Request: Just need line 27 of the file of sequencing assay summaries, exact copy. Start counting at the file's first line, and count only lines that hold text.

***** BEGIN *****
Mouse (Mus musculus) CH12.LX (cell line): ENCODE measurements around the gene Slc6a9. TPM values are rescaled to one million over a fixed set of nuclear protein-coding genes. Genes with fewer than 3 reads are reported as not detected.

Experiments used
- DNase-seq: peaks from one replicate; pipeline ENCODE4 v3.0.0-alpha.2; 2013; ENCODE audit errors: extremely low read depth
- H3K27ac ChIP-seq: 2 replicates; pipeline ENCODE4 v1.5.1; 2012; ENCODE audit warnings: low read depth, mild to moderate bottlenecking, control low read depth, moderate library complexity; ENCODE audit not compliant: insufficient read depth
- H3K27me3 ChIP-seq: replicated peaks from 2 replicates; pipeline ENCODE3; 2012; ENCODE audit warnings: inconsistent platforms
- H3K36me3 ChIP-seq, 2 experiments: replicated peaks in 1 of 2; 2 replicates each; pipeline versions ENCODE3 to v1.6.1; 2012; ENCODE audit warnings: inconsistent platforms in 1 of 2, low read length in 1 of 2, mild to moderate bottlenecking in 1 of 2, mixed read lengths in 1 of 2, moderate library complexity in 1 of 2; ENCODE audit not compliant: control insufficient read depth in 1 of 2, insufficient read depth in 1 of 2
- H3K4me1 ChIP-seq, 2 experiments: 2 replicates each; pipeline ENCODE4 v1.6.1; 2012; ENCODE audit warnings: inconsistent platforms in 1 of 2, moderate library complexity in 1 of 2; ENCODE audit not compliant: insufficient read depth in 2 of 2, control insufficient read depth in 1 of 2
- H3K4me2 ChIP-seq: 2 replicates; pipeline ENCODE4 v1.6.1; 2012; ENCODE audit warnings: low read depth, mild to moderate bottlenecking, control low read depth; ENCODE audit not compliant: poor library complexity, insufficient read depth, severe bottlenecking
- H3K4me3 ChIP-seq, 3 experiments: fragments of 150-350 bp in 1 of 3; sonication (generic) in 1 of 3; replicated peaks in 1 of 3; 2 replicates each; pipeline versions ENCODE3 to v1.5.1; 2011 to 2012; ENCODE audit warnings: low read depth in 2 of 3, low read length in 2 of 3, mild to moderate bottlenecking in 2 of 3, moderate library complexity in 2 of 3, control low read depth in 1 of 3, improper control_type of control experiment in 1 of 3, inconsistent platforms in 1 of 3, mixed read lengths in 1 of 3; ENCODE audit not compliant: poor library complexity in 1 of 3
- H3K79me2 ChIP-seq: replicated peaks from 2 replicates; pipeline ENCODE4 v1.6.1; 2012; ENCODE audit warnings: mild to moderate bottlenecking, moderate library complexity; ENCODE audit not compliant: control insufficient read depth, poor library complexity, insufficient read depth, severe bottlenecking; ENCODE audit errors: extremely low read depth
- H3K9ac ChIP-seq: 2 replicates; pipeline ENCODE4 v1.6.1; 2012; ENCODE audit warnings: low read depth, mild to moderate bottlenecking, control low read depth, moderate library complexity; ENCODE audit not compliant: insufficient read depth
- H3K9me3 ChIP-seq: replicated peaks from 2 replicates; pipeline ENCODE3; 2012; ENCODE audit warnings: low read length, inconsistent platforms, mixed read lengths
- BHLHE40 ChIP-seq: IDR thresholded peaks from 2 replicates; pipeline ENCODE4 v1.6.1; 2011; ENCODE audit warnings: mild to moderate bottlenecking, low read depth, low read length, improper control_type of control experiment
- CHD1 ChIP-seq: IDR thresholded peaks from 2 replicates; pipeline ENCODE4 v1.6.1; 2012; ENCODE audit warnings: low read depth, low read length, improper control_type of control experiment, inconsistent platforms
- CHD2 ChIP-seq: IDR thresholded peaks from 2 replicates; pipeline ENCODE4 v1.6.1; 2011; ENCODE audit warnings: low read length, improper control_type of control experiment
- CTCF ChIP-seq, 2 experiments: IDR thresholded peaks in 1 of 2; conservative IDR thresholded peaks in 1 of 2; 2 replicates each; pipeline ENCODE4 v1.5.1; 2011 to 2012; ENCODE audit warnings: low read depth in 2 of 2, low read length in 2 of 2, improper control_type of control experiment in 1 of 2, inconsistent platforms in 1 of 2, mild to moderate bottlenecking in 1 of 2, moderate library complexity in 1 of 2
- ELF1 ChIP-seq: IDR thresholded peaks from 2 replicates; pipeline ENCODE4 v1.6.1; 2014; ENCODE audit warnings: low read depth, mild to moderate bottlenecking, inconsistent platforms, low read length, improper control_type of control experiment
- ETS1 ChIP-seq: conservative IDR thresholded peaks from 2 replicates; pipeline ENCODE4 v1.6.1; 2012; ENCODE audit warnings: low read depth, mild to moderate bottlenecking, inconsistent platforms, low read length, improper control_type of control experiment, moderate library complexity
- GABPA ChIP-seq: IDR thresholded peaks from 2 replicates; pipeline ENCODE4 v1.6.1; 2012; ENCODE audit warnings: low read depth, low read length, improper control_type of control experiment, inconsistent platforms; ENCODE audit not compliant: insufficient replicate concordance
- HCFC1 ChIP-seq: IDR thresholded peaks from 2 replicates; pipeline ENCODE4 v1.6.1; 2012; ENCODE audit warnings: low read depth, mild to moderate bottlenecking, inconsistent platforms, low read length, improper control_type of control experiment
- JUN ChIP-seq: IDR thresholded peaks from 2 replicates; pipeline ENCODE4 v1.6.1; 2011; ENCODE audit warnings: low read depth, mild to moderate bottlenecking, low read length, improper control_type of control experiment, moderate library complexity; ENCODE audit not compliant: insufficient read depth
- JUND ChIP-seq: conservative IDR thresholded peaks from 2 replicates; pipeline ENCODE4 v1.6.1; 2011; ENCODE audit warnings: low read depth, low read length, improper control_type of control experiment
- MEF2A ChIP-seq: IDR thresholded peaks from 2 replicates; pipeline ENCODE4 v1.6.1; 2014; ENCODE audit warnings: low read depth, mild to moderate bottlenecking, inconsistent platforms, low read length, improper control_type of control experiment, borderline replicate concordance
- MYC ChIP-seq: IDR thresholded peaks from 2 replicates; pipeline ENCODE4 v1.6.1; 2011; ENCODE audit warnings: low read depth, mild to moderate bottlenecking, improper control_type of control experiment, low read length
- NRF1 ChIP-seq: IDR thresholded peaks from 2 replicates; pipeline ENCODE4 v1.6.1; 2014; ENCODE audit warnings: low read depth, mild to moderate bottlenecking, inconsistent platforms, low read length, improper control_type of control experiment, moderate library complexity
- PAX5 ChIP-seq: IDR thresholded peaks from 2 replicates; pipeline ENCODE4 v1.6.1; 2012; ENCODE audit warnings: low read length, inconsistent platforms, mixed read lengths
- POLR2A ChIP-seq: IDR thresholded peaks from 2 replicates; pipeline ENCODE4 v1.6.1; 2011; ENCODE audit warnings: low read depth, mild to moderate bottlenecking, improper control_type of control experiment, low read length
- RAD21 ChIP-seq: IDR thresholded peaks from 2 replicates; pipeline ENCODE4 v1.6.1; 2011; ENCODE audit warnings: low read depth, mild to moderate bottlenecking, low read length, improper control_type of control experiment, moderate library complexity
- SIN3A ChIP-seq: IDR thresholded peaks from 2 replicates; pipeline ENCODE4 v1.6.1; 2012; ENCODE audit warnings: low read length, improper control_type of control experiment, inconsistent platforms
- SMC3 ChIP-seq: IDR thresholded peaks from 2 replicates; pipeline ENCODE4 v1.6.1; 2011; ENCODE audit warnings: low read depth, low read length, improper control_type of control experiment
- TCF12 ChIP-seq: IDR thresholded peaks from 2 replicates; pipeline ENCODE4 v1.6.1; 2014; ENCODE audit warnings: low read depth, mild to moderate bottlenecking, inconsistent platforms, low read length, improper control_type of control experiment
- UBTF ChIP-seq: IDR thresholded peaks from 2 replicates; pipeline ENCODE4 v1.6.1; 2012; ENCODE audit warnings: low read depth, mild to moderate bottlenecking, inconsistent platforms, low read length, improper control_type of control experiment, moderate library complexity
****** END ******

- POLR2A ChIP-seq: IDR thresholded peaks from 2 replicates; pipeline ENCODE4 v1.6.1; 2011; ENCODE audit warnings: low read depth, mild to moderate bottlenecking, improper control_type of control experiment, low read length